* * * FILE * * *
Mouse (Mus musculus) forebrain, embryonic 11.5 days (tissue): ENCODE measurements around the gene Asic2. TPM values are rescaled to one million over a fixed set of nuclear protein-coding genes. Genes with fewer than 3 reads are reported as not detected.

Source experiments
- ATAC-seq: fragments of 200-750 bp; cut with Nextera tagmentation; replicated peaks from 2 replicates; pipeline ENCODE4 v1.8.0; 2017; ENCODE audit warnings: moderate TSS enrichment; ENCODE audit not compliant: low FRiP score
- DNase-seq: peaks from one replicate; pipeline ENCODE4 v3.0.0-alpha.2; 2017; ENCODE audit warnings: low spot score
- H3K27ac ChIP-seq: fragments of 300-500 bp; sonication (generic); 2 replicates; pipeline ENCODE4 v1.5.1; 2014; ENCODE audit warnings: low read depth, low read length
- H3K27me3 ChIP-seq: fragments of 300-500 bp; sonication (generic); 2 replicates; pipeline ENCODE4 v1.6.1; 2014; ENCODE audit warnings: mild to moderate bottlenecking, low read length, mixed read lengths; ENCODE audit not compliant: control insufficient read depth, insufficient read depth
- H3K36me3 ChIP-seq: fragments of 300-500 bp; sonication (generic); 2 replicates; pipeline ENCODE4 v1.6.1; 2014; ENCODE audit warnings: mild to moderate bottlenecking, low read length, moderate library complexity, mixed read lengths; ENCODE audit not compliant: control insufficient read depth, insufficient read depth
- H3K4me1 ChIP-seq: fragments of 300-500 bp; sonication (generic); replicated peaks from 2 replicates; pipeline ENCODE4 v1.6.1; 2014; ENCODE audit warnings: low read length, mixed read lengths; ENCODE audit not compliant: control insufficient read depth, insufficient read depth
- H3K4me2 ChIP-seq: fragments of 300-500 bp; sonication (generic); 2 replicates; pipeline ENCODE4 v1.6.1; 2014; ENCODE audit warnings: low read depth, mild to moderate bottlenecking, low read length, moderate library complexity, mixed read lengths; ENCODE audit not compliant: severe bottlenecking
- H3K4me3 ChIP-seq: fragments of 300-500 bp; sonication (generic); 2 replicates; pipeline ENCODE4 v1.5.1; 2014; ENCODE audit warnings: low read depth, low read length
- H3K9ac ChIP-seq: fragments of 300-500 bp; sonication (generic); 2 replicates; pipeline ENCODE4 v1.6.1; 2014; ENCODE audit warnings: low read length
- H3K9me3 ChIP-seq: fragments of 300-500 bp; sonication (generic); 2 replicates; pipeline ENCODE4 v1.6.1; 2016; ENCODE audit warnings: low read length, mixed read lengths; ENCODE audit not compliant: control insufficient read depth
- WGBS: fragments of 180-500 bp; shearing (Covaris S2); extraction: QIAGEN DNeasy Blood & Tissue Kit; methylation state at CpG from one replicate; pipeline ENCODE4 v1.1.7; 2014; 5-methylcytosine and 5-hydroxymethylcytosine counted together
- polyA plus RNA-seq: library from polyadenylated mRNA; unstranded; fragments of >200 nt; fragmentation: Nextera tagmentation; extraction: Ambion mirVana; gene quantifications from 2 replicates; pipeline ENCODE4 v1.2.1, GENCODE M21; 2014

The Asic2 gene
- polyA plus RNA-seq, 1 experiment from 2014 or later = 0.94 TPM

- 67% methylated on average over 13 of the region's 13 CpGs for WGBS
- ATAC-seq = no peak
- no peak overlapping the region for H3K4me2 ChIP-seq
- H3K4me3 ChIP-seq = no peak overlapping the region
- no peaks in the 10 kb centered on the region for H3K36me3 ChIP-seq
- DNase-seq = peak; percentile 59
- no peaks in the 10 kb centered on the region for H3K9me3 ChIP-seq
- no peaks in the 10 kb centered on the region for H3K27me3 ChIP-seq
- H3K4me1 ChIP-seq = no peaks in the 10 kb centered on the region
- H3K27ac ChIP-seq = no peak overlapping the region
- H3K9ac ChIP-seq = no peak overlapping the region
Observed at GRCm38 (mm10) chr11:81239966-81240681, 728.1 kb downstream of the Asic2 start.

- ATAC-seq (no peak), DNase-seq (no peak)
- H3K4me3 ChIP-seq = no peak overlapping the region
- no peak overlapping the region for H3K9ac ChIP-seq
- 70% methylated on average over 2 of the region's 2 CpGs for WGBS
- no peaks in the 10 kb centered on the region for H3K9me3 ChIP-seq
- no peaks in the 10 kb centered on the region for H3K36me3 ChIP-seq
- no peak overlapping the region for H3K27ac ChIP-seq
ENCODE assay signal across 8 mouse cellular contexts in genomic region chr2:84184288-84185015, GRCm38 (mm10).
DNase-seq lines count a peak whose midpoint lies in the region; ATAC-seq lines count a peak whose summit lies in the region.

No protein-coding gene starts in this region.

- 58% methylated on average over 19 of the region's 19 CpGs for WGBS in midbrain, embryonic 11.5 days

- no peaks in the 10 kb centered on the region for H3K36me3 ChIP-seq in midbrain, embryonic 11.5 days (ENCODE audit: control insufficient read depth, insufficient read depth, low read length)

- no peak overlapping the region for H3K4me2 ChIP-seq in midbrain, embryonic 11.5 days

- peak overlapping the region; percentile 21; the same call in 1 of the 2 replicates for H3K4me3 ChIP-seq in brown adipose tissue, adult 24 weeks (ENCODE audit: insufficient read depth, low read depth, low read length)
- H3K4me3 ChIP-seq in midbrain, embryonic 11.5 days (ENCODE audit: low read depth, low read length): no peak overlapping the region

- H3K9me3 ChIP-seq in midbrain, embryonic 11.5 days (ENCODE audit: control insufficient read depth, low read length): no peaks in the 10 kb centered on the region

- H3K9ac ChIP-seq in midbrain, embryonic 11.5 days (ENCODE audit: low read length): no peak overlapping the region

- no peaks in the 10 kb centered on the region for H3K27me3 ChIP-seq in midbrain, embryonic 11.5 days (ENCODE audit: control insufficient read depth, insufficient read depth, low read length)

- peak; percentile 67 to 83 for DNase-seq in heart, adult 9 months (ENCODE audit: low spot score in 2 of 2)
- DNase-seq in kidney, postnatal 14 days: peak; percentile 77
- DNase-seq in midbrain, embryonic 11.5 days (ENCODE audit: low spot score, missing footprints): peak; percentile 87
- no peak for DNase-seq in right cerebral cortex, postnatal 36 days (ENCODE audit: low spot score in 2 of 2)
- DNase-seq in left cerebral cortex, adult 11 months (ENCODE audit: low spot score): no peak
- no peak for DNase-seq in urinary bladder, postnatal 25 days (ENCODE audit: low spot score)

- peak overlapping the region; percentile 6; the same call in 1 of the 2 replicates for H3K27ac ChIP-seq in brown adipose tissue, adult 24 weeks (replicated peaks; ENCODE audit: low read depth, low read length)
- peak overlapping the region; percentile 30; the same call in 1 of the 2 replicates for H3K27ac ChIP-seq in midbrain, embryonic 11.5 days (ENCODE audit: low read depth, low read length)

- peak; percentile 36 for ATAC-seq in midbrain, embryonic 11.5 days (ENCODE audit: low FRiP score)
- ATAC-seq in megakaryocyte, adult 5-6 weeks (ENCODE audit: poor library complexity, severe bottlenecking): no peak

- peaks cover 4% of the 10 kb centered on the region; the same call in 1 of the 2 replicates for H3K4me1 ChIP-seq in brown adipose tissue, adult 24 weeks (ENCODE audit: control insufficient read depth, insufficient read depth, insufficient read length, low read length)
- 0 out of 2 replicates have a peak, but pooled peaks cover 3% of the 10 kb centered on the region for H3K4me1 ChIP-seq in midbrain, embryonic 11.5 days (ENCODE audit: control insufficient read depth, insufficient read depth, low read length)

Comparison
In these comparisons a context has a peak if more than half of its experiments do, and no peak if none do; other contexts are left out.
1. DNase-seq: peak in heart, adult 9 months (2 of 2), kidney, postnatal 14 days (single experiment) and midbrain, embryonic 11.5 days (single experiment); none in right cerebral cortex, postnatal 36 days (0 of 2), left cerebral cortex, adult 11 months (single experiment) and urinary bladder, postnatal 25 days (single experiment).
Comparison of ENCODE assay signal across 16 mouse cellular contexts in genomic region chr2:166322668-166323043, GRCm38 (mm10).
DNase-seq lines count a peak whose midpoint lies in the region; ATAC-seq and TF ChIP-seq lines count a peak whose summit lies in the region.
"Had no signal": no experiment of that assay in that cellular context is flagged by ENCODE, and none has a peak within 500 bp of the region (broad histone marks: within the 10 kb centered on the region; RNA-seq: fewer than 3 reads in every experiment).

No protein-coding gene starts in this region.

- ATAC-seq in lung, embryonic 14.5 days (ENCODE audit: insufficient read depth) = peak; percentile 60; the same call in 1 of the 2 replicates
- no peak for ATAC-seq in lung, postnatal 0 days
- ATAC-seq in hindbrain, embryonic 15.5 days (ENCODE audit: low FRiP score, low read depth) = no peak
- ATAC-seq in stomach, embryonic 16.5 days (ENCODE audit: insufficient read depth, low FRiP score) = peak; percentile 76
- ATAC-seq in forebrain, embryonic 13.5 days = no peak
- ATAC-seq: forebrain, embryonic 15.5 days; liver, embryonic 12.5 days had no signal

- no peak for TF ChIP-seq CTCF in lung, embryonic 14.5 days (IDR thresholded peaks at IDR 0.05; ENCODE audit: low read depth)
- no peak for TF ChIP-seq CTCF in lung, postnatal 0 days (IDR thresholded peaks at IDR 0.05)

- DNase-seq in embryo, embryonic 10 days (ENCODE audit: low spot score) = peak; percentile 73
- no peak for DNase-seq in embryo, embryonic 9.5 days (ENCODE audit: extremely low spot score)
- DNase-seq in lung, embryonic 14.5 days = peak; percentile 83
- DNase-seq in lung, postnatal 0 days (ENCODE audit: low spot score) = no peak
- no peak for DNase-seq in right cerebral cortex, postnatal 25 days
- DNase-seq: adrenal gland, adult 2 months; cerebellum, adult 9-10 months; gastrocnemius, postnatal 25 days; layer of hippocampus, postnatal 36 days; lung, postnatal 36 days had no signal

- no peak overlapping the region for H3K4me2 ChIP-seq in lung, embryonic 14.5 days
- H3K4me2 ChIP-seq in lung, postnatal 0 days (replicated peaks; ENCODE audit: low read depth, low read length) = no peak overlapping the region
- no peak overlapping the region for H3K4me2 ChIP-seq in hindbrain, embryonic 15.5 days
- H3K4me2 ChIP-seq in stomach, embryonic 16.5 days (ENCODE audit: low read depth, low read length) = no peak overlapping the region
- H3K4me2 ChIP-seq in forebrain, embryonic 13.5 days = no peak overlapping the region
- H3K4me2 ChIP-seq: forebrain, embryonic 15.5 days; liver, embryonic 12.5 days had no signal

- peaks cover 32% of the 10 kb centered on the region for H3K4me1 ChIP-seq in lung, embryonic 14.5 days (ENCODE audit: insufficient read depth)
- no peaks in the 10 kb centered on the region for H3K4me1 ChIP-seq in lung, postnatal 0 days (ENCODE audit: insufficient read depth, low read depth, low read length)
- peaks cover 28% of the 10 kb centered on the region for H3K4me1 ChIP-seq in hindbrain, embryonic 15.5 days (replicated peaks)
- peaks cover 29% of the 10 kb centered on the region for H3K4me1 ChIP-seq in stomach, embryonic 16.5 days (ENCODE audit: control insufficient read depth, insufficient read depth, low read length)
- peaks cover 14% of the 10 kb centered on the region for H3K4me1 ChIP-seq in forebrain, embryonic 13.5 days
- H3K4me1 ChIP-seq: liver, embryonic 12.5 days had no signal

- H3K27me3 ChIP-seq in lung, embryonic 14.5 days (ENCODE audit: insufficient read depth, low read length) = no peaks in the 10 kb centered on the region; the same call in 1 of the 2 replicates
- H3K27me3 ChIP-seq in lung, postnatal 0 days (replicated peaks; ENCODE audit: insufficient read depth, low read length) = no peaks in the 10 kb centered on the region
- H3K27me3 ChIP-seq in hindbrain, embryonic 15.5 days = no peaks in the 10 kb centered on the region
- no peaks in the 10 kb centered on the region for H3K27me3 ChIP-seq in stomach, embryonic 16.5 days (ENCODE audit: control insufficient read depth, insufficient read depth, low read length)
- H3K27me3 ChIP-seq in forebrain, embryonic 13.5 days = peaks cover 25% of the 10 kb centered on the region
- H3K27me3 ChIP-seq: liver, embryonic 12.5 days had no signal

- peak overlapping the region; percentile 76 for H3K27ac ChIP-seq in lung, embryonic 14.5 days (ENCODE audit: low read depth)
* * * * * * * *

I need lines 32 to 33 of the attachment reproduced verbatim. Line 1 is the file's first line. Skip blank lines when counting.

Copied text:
- 70% methylated on average over 2 of the region's 2 CpGs for WGBS
- no peaks in the 10 kb centered on the region for H3K9me3 ChIP-seq